[vlc-devel] [PATCH] video_output: wait half the extra time we have without getting the display_lock
ajanni at videolabs.io
Mon Feb 22 08:33:35 UTC 2021
On Mon, Feb 22, 2021 at 08:46:46AM +0100, Steve Lhomme wrote:
> On 2021-02-20 19:06, Rémi Denis-Courmont wrote:
> > Le lauantaina 20. helmikuuta 2021, 16.54.42 EET Steve Lhomme a écrit :
> > > On 2/20/2021 10:22 AM, Rémi Denis-Courmont wrote:
> > > > Le lauantaina 20. helmikuuta 2021, 11.03.18 EET Steve Lhomme a écrit :
> > > > > On 2/19/2021 4:06 PM, Rémi Denis-Courmont wrote:
> > > > > > Le perjantaina 19. helmikuuta 2021, 15.12.49 EET Steve Lhomme a écrit :
> > > > > > > In an ideal world we would never wait between prepare and display, they
> > > > > > > would have predictable time and we could estimate exactly when we must
> > > > > > > do the prepare to be on-time for the display.
> > > > > >
> > > > > > That's not ideal either. prepare() should rather be called at the
> > > > > > earliest
> > > > > > option, which is to say whence the picture has been filtered and
> > > > > > converted.
> > > > > > Estimations should only be used for display() if at all.
> > > > >
> > > > > I disagree. First the picture is not "filtered" at this stage, only
> > > > > deinterlaced and converted.
> > > >
> > > > That's plain nonsense. At the stage "whence the picture has been filtered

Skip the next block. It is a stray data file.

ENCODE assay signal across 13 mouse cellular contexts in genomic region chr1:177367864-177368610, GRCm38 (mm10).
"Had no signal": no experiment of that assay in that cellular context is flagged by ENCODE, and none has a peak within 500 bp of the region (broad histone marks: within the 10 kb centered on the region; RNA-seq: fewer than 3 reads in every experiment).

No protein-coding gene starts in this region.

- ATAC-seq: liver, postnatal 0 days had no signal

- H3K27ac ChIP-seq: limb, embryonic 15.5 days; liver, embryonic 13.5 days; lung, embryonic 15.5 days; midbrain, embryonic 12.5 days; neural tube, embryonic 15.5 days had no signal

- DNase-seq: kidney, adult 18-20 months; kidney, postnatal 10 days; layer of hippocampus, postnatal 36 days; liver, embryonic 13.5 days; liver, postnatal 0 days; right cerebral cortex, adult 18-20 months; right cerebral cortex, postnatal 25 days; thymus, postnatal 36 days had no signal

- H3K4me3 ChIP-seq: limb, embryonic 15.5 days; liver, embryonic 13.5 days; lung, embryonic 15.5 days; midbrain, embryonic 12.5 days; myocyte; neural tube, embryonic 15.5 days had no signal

> > > > and converted", the picture has, by definition, been filtered.
> > > >
> > > > > The user filters are applied just before rendering.
> > > >
> > > > That's a bug. It prevents evening out the resources usage (both internally
> > > > and externally with other concurrent processes), and generally being more
> > > > robust against scheduling glitches. It's also incompatible with modern
> > > > video filters and outputs that support queueing.
> > > >
> > > > There is no basis to assume that only deinterlacing requires ahead-of-time
> > > > processing for optimal results. Motion blur is an obvious counter example
> > > > here. Besides, in practice deinterlacing is the only filter (if any) in
> > > > most cases.
> > >
> > > There's a very simple scenario to support this behaviour. Pause the
> > > video and change the user filters from the UI. The render changes. It's
> > > done on the same "pre-rendered" (deinterlace+convert) picture.
> > That's still an exception within an exception. It's very seldom that somebody
> > changes filter settings while paused. In the first place, most people don't use
> > filters, and most filters mostly don't work anymore due to hardware
> > acceleration.
> > And besides, then what? How is this any different from audio, where we do
> You can pause video and still see the rendered result. You can't in audio
> (or you render a short loop of audio buffer and it's just horrible). While
> paused you can resize, crop, change the aspect ratio, change user filters
> and see the result live, in a smooth manner. None of that is possible in
> audio. So let's not compare apples and pears.
To be fair, it's also horrible if the video continue to play
a little while you pressed pause. There have been a lot of
reports regarding that. Users don't expect preceptible latency
for those actions.
The vout thread is just a resampler, because we usually don't
control the screen framerate, so just like in the audio world.
And then, once we compare that, the core is pushing audio
buffers to the audio_output and it's consuming them usually
with its backend running pulling calls corresponding to its
current media time.
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